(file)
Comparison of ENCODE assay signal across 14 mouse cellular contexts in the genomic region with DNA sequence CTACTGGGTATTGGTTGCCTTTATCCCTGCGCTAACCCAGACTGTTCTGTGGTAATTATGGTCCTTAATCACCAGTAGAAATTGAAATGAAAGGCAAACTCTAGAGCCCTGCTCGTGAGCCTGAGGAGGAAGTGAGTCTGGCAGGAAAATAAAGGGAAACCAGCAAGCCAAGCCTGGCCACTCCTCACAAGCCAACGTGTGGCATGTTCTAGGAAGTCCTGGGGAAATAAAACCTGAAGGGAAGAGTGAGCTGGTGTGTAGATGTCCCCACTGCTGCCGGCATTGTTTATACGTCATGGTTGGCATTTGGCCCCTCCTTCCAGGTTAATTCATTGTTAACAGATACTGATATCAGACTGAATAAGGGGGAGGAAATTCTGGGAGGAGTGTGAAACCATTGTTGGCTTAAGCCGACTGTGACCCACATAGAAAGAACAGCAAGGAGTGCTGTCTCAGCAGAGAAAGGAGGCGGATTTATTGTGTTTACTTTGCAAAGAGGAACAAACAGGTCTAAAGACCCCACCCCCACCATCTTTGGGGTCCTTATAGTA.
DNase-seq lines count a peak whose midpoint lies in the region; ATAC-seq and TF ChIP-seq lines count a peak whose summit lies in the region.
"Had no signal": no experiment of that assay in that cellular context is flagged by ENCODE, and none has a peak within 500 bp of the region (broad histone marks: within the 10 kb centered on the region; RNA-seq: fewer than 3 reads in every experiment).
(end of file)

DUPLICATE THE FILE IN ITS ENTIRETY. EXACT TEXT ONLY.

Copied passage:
Comparison of ENCODE assay signal across 14 mouse cellular contexts in the genomic region with DNA sequence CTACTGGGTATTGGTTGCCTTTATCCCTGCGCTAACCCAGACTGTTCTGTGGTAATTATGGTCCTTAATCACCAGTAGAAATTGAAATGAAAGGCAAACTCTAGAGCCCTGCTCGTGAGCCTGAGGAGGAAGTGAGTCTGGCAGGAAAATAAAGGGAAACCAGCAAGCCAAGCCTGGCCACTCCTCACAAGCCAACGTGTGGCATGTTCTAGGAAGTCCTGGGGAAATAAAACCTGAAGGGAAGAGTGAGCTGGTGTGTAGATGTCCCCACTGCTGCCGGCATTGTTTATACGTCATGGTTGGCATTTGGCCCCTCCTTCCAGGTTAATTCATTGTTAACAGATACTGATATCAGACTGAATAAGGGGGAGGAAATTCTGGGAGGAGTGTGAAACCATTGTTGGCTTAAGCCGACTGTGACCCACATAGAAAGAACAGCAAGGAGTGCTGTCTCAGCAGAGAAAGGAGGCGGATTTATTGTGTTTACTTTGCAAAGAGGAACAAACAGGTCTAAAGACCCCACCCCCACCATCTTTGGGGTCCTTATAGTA.
DNase-seq lines count a peak whose midpoint lies in the region; ATAC-seq and TF ChIP-seq lines count a peak whose summit lies in the region.
"Had no signal": no experiment of that assay in that cellular context is flagged by ENCODE, and none has a peak within 500 bp of the region (broad histone marks: within the 10 kb centered on the region; RNA-seq: fewer than 3 reads in every experiment).